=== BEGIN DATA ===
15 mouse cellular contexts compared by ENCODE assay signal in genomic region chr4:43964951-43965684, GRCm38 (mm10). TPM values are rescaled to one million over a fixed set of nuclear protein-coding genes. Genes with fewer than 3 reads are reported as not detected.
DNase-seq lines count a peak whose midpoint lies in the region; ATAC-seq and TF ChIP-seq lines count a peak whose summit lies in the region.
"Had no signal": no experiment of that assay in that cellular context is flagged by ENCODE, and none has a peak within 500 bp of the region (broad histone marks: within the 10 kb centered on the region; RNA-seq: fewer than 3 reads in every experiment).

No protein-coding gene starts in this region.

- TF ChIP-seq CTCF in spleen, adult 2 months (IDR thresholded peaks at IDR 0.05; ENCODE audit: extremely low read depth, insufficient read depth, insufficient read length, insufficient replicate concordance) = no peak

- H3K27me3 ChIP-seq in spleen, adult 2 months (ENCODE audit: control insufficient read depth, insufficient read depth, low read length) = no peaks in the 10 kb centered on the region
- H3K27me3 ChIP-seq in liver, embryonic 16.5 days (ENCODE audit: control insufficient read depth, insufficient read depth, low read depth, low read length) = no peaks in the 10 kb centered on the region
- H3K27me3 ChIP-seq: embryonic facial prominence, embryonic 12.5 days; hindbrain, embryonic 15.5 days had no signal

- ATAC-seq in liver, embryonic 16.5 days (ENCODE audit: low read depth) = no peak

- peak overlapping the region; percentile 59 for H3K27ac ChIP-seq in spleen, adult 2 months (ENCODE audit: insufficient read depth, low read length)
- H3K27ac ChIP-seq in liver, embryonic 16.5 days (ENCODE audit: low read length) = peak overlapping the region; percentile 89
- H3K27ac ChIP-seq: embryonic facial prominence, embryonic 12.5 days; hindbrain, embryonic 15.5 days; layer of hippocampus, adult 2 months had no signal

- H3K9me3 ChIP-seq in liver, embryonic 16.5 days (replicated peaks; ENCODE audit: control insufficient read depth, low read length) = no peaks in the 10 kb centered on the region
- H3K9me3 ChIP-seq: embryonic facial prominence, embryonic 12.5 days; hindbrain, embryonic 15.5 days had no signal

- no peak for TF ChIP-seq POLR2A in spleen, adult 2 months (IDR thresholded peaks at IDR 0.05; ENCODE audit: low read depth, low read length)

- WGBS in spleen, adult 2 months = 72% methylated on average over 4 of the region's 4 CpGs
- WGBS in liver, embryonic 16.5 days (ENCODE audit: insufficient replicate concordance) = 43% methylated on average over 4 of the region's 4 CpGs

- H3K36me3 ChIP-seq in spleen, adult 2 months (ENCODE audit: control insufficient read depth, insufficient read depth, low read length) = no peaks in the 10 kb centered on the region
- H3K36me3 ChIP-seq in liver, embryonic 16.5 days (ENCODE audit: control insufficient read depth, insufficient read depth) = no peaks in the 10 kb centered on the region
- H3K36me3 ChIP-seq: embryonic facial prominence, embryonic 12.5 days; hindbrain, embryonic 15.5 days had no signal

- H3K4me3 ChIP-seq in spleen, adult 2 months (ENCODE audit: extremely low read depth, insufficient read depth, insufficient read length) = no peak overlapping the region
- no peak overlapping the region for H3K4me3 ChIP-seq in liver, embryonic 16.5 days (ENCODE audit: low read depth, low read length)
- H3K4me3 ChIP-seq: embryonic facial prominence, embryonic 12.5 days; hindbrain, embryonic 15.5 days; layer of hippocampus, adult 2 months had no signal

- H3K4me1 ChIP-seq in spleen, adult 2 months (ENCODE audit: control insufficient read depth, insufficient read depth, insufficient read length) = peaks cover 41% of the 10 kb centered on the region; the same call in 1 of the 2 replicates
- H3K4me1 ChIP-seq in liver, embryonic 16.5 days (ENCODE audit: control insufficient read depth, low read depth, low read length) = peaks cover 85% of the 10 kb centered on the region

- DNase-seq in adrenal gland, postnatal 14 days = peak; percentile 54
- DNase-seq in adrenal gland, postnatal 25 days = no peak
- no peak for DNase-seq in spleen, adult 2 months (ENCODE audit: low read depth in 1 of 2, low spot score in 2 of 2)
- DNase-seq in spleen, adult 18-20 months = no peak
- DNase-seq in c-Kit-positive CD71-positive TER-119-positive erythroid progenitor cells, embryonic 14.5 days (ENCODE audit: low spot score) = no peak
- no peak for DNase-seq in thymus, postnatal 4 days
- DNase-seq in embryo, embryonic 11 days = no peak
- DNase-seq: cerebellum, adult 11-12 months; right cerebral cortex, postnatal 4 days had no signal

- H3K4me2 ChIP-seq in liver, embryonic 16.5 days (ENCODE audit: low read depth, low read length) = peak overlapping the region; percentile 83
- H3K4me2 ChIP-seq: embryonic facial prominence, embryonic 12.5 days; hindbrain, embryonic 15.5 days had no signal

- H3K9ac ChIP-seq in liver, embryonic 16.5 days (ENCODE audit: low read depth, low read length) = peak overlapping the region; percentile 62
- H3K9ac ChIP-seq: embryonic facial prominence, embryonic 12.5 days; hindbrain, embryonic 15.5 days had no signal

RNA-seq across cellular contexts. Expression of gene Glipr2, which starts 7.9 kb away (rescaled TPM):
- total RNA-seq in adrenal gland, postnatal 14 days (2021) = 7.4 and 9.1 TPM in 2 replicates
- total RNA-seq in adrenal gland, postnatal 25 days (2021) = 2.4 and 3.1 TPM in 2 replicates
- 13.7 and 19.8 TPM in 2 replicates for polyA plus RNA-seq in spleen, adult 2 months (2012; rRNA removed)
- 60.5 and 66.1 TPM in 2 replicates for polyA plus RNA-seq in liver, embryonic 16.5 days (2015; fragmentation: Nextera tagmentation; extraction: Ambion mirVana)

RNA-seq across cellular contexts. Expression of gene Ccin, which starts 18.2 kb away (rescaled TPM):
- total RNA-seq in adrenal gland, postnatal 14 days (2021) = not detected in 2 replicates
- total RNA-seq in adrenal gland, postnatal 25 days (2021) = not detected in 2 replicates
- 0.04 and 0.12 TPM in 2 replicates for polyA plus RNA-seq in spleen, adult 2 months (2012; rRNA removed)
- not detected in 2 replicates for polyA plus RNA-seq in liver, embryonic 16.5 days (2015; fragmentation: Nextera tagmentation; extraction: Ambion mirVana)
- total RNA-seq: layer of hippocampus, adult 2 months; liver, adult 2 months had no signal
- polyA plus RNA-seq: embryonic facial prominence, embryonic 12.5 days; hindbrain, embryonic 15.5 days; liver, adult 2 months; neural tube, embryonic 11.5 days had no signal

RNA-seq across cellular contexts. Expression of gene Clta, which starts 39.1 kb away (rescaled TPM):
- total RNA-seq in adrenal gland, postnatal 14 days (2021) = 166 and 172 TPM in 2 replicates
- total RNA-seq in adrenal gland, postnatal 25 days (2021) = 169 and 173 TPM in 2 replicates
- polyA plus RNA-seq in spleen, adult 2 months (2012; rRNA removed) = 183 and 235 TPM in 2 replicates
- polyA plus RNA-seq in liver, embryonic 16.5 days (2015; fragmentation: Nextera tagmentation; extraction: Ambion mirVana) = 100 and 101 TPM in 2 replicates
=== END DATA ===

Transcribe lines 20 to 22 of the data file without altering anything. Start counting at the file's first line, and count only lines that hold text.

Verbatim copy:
- H3K36me3 ChIP-seq: embryonic facial prominence, embryonic 12.5 days; hindbrain, embryonic 15.5 days had no signal

- H3K4me3 ChIP-seq in spleen, adult 2 months (ENCODE audit: extremely low read depth, insufficient read depth, insufficient read length) = no peak overlapping the region
- no peak overlapping the region for H3K4me3 ChIP-seq in liver, embryonic 16.5 days (ENCODE audit: low read depth, low read length)